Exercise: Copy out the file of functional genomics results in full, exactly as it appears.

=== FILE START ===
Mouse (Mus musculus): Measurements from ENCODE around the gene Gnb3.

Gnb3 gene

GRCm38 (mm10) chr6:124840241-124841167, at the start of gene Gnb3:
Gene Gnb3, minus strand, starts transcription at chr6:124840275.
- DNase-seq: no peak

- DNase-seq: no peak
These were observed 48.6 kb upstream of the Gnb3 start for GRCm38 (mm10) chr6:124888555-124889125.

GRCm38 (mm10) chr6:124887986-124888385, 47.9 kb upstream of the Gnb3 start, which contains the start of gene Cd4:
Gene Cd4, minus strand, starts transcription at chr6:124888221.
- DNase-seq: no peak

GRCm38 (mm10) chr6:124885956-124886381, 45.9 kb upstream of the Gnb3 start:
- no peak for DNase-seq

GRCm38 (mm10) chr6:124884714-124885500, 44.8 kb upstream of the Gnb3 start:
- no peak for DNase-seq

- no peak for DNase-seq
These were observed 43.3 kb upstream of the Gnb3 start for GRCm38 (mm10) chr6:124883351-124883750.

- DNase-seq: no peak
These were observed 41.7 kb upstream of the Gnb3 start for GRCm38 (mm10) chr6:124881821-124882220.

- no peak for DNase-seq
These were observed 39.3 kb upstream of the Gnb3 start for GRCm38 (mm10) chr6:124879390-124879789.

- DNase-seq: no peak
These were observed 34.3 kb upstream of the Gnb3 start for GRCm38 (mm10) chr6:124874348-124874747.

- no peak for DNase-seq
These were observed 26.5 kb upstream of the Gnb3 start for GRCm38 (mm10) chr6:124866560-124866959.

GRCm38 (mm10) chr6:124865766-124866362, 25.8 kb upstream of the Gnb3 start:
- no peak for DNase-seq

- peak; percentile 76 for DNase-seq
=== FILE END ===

Mouse (Mus musculus): Measurements from ENCODE around the gene Gnb3.

Gnb3 gene

GRCm38 (mm10) chr6:124840241-124841167, at the start of gene Gnb3:
Gene Gnb3, minus strand, starts transcription at chr6:124840275.
- DNase-seq: no peak

- DNase-seq: no peak
These were observed 48.6 kb upstream of the Gnb3 start for GRCm38 (mm10) chr6:124888555-124889125.

GRCm38 (mm10) chr6:124887986-124888385, 47.9 kb upstream of the Gnb3 start, which contains the start of gene Cd4:
Gene Cd4, minus strand, starts transcription at chr6:124888221.
- DNase-seq: no peak

GRCm38 (mm10) chr6:124885956-124886381, 45.9 kb upstream of the Gnb3 start:
- no peak for DNase-seq

GRCm38 (mm10) chr6:124884714-124885500, 44.8 kb upstream of the Gnb3 start:
- no peak for DNase-seq

- no peak for DNase-seq
These were observed 43.3 kb upstream of the Gnb3 start for GRCm38 (mm10) chr6:124883351-124883750.

- DNase-seq: no peak
These were observed 41.7 kb upstream of the Gnb3 start for GRCm38 (mm10) chr6:124881821-124882220.

- no peak for DNase-seq
These were observed 39.3 kb upstream of the Gnb3 start for GRCm38 (mm10) chr6:124879390-124879789.

- DNase-seq: no peak
These were observed 34.3 kb upstream of the Gnb3 start for GRCm38 (mm10) chr6:124874348-124874747.

- no peak for DNase-seq
These were observed 26.5 kb upstream of the Gnb3 start for GRCm38 (mm10) chr6:124866560-124866959.

GRCm38 (mm10) chr6:124865766-124866362, 25.8 kb upstream of the Gnb3 start:
- no peak for DNase-seq

- peak; percentile 76 for DNase-seq